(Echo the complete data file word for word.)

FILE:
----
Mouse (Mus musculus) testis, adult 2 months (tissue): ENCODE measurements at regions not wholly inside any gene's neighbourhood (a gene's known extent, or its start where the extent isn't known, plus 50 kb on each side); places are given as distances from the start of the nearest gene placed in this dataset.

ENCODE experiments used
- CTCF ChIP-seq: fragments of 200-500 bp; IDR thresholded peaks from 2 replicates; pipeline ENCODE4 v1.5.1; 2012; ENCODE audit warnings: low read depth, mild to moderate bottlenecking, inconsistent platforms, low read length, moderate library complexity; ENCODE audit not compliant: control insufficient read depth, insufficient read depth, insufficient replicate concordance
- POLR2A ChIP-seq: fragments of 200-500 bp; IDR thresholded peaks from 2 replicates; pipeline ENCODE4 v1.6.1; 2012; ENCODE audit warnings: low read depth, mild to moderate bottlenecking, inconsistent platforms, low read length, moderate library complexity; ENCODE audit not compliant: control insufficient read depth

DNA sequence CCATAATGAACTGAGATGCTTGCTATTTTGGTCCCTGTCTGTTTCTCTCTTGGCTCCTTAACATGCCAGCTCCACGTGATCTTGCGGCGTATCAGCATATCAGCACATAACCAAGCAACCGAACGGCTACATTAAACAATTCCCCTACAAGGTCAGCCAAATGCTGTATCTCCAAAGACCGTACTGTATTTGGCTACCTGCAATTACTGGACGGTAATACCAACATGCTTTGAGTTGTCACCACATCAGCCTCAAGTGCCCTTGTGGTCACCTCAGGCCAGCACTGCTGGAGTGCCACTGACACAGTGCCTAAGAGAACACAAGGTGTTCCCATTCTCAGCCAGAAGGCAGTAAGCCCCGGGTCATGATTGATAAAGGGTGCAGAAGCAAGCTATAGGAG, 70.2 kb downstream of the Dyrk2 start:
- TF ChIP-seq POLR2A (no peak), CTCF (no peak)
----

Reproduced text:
Mouse (Mus musculus) testis, adult 2 months (tissue): ENCODE measurements at regions not wholly inside any gene's neighbourhood (a gene's known extent, or its start where the extent isn't known, plus 50 kb on each side); places are given as distances from the start of the nearest gene placed in this dataset.

ENCODE experiments used
- CTCF ChIP-seq: fragments of 200-500 bp; IDR thresholded peaks from 2 replicates; pipeline ENCODE4 v1.5.1; 2012; ENCODE audit warnings: low read depth, mild to moderate bottlenecking, inconsistent platforms, low read length, moderate library complexity; ENCODE audit not compliant: control insufficient read depth, insufficient read depth, insufficient replicate concordance
- POLR2A ChIP-seq: fragments of 200-500 bp; IDR thresholded peaks from 2 replicates; pipeline ENCODE4 v1.6.1; 2012; ENCODE audit warnings: low read depth, mild to moderate bottlenecking, inconsistent platforms, low read length, moderate library complexity; ENCODE audit not compliant: control insufficient read depth

DNA sequence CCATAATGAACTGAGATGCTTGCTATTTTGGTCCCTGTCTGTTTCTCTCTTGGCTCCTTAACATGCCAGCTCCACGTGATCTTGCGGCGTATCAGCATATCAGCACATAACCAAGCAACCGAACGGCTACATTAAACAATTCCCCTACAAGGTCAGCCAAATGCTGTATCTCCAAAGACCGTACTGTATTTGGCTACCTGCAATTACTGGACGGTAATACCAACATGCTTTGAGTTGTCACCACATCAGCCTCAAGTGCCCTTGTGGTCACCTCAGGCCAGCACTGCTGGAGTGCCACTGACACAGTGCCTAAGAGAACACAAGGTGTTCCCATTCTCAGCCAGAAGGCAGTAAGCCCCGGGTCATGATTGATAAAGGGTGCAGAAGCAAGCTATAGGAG, 70.2 kb downstream of the Dyrk2 start:
- TF ChIP-seq POLR2A (no peak), CTCF (no peak)